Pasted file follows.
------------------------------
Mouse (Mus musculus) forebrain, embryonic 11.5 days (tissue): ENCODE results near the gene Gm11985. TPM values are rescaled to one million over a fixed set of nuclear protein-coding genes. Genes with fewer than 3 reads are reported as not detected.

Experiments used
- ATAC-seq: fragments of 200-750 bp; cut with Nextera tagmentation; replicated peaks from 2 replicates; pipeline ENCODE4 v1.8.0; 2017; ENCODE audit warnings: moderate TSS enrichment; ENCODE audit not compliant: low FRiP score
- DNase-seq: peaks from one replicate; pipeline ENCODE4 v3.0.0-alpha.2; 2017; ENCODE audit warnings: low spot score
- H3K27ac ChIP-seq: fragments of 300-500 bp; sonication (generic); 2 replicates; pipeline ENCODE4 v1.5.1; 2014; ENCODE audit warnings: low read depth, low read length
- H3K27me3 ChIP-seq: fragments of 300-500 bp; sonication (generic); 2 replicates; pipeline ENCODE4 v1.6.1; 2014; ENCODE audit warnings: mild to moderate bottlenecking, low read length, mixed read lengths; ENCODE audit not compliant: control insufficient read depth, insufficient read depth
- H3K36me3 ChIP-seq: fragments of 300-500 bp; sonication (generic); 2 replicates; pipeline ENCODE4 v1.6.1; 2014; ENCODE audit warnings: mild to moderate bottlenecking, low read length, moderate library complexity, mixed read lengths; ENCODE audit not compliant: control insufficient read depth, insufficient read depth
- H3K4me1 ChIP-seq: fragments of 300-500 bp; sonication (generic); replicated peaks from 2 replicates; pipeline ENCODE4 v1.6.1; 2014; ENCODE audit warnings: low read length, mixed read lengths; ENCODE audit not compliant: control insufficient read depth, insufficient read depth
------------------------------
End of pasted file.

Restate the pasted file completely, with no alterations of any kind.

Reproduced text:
Mouse (Mus musculus) forebrain, embryonic 11.5 days (tissue): ENCODE results near the gene Gm11985. TPM values are rescaled to one million over a fixed set of nuclear protein-coding genes. Genes with fewer than 3 reads are reported as not detected.

Experiments used
- ATAC-seq: fragments of 200-750 bp; cut with Nextera tagmentation; replicated peaks from 2 replicates; pipeline ENCODE4 v1.8.0; 2017; ENCODE audit warnings: moderate TSS enrichment; ENCODE audit not compliant: low FRiP score
- DNase-seq: peaks from one replicate; pipeline ENCODE4 v3.0.0-alpha.2; 2017; ENCODE audit warnings: low spot score
- H3K27ac ChIP-seq: fragments of 300-500 bp; sonication (generic); 2 replicates; pipeline ENCODE4 v1.5.1; 2014; ENCODE audit warnings: low read depth, low read length
- H3K27me3 ChIP-seq: fragments of 300-500 bp; sonication (generic); 2 replicates; pipeline ENCODE4 v1.6.1; 2014; ENCODE audit warnings: mild to moderate bottlenecking, low read length, mixed read lengths; ENCODE audit not compliant: control insufficient read depth, insufficient read depth
- H3K36me3 ChIP-seq: fragments of 300-500 bp; sonication (generic); 2 replicates; pipeline ENCODE4 v1.6.1; 2014; ENCODE audit warnings: mild to moderate bottlenecking, low read length, moderate library complexity, mixed read lengths; ENCODE audit not compliant: control insufficient read depth, insufficient read depth
- H3K4me1 ChIP-seq: fragments of 300-500 bp; sonication (generic); replicated peaks from 2 replicates; pipeline ENCODE4 v1.6.1; 2014; ENCODE audit warnings: low read length, mixed read lengths; ENCODE audit not compliant: control insufficient read depth, insufficient read depth